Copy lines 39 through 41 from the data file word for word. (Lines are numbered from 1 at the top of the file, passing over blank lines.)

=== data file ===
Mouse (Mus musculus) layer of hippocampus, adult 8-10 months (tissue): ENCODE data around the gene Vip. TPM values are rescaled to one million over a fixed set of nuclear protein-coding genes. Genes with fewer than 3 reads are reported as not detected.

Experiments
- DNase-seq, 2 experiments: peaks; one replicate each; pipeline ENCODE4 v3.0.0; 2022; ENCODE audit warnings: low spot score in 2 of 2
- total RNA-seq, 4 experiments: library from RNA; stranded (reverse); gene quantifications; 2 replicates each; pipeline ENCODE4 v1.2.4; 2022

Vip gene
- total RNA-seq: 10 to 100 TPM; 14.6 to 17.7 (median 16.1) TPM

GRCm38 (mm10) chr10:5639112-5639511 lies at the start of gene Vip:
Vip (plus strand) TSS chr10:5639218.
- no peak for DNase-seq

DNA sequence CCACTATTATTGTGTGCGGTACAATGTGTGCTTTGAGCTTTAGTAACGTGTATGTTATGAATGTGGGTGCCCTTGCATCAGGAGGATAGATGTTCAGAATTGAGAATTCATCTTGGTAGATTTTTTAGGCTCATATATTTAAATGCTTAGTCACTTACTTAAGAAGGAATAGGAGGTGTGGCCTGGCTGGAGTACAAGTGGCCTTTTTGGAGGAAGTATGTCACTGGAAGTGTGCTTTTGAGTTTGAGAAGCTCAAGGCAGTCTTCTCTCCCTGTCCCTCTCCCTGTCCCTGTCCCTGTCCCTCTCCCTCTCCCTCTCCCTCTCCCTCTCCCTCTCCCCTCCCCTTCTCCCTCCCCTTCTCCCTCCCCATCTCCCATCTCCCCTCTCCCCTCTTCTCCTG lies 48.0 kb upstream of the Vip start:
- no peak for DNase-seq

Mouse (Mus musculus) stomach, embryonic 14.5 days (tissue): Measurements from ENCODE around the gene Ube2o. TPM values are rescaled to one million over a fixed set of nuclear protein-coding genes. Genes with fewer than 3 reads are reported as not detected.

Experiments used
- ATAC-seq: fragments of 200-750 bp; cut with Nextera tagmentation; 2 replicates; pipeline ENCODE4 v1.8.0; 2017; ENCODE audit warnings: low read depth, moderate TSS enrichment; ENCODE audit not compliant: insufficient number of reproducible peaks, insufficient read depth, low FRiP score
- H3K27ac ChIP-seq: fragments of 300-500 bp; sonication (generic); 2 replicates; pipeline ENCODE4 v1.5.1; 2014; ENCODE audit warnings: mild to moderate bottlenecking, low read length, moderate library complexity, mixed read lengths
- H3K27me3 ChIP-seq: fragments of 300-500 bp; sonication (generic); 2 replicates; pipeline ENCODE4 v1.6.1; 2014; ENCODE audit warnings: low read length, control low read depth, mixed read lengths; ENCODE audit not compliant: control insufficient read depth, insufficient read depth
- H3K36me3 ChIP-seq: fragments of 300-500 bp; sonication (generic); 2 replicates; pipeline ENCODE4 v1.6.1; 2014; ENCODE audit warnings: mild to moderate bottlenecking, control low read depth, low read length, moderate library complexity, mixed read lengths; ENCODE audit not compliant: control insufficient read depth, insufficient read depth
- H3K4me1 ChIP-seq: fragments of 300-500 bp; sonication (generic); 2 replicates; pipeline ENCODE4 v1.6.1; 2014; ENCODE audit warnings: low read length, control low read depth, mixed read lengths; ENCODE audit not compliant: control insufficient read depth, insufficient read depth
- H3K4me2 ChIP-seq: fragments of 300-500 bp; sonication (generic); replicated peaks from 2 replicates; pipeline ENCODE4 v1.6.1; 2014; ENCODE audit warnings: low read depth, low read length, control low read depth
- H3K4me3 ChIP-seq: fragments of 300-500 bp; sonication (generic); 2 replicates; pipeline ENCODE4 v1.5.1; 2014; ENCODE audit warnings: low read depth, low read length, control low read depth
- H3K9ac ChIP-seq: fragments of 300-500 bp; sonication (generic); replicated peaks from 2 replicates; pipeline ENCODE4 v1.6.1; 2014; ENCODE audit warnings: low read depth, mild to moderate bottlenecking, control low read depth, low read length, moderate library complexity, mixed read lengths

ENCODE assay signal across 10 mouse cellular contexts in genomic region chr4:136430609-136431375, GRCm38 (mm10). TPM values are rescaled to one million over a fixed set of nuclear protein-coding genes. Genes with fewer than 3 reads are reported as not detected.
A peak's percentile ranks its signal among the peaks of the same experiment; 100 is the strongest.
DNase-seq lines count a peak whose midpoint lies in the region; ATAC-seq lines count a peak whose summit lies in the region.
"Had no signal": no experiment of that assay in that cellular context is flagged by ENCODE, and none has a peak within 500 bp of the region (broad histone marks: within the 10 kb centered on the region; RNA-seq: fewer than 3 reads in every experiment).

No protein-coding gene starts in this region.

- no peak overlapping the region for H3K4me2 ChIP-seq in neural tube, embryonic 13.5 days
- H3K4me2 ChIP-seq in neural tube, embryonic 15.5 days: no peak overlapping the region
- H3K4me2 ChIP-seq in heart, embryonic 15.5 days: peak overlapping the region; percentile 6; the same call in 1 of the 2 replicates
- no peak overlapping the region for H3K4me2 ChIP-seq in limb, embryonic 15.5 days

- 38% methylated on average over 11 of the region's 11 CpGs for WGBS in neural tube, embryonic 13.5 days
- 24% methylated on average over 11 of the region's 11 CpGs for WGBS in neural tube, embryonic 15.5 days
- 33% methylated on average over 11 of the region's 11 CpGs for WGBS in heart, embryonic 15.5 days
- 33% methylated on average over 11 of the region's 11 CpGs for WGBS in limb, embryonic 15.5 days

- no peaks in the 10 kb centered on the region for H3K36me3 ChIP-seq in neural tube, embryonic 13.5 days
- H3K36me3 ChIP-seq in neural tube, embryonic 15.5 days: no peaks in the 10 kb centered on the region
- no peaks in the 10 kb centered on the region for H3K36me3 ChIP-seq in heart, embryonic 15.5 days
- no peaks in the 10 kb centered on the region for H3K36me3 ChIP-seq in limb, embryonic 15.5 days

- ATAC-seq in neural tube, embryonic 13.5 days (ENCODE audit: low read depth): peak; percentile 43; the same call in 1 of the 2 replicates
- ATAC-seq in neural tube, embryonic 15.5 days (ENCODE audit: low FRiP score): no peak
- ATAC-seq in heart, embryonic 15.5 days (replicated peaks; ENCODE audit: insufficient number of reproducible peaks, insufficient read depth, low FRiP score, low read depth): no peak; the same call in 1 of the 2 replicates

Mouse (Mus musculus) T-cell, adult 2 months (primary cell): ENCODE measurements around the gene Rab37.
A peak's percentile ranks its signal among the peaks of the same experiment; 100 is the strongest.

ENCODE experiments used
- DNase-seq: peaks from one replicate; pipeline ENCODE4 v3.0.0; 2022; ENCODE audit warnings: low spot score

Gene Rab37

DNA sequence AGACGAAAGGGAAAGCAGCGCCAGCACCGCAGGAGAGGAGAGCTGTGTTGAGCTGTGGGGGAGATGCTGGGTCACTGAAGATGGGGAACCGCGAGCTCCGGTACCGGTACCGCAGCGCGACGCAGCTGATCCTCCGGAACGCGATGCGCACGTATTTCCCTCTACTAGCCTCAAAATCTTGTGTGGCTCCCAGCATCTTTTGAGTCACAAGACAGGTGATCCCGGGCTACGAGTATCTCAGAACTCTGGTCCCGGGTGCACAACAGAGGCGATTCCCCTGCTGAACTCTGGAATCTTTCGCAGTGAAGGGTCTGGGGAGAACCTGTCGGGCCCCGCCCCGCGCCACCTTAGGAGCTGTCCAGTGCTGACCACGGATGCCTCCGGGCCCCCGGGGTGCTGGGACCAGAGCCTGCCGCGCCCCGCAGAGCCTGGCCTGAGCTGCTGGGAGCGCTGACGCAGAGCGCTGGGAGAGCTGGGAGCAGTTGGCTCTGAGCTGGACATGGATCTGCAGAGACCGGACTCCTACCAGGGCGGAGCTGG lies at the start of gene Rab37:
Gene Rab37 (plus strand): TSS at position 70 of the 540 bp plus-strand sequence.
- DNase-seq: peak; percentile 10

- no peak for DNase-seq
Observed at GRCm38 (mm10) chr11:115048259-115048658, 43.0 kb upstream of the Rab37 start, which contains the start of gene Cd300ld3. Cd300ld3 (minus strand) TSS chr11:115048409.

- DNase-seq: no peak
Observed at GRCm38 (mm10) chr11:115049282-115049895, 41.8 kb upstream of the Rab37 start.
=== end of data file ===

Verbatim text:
- ATAC-seq in neural tube, embryonic 13.5 days (ENCODE audit: low read depth): peak; percentile 43; the same call in 1 of the 2 replicates
- ATAC-seq in neural tube, embryonic 15.5 days (ENCODE audit: low FRiP score): no peak
- ATAC-seq in heart, embryonic 15.5 days (replicated peaks; ENCODE audit: insufficient number of reproducible peaks, insufficient read depth, low FRiP score, low read depth): no peak; the same call in 1 of the 2 replicates